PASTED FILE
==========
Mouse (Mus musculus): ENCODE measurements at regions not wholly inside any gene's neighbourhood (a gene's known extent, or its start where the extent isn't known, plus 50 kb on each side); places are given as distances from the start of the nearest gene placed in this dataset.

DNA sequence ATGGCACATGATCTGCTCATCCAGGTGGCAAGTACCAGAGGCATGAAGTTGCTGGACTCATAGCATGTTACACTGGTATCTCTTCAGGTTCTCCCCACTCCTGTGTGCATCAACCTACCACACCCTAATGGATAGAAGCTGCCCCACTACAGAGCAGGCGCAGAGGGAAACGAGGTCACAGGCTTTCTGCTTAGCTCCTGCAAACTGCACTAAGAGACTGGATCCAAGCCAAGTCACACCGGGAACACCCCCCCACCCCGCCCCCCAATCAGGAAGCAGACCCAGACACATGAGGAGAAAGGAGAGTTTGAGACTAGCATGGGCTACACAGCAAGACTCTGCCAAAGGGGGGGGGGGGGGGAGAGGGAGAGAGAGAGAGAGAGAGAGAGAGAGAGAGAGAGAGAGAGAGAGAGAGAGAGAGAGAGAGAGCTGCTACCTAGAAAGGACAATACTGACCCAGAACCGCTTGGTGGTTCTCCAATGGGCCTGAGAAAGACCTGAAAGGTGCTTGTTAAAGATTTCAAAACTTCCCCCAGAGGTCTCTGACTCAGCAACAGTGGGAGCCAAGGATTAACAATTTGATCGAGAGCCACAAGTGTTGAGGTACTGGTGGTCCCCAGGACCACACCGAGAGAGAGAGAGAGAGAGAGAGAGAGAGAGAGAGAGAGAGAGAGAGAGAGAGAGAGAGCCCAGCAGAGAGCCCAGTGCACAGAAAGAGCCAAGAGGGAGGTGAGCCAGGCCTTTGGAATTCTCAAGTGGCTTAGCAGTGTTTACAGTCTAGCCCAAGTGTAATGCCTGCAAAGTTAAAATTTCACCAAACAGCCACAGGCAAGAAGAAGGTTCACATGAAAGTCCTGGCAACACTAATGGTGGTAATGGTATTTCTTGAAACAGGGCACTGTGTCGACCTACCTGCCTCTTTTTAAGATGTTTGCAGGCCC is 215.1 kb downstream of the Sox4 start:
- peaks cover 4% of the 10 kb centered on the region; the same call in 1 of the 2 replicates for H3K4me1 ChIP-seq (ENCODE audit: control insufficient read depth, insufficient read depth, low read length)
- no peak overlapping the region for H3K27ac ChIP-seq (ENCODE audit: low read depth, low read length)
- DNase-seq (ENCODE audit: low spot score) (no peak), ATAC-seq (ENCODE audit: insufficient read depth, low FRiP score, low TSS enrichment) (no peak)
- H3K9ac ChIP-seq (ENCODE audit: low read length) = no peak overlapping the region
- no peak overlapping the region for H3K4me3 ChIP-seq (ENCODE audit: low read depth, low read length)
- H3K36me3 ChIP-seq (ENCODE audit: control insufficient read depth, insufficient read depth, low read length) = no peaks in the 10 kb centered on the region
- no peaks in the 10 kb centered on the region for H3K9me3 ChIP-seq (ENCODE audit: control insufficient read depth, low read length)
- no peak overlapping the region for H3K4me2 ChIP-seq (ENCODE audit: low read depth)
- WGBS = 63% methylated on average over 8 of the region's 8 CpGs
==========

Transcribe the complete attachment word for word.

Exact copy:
Mouse (Mus musculus): ENCODE measurements at regions not wholly inside any gene's neighbourhood (a gene's known extent, or its start where the extent isn't known, plus 50 kb on each side); places are given as distances from the start of the nearest gene placed in this dataset.

DNA sequence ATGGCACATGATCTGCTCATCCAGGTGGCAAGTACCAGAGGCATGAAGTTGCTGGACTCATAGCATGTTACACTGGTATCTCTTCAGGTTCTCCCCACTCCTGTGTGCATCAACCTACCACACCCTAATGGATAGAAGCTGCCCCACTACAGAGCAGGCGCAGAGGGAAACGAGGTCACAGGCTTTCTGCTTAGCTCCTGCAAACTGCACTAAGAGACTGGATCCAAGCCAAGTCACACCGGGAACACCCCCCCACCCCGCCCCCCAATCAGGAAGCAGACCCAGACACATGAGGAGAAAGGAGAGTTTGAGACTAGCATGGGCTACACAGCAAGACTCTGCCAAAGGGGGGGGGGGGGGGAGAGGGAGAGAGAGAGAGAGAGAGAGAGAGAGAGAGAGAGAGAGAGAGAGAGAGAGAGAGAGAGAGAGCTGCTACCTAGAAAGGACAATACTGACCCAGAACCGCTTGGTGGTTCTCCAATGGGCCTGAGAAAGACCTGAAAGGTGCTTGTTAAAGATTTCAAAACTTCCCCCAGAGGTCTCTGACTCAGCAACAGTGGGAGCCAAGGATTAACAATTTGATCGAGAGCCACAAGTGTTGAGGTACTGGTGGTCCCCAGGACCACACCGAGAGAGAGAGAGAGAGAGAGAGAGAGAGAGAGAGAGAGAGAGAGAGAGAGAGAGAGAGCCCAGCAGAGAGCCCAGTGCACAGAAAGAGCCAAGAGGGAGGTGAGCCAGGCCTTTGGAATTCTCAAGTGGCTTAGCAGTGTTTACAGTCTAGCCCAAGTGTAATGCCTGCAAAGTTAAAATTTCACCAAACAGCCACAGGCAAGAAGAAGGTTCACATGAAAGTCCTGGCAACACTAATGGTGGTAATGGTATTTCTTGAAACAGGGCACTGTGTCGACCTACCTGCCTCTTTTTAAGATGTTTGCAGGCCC is 215.1 kb downstream of the Sox4 start:
- peaks cover 4% of the 10 kb centered on the region; the same call in 1 of the 2 replicates for H3K4me1 ChIP-seq (ENCODE audit: control insufficient read depth, insufficient read depth, low read length)
- no peak overlapping the region for H3K27ac ChIP-seq (ENCODE audit: low read depth, low read length)
- DNase-seq (ENCODE audit: low spot score) (no peak), ATAC-seq (ENCODE audit: insufficient read depth, low FRiP score, low TSS enrichment) (no peak)
- H3K9ac ChIP-seq (ENCODE audit: low read length) = no peak overlapping the region
- no peak overlapping the region for H3K4me3 ChIP-seq (ENCODE audit: low read depth, low read length)
- H3K36me3 ChIP-seq (ENCODE audit: control insufficient read depth, insufficient read depth, low read length) = no peaks in the 10 kb centered on the region
- no peaks in the 10 kb centered on the region for H3K9me3 ChIP-seq (ENCODE audit: control insufficient read depth, low read length)
- no peak overlapping the region for H3K4me2 ChIP-seq (ENCODE audit: low read depth)
- WGBS = 63% methylated on average over 8 of the region's 8 CpGs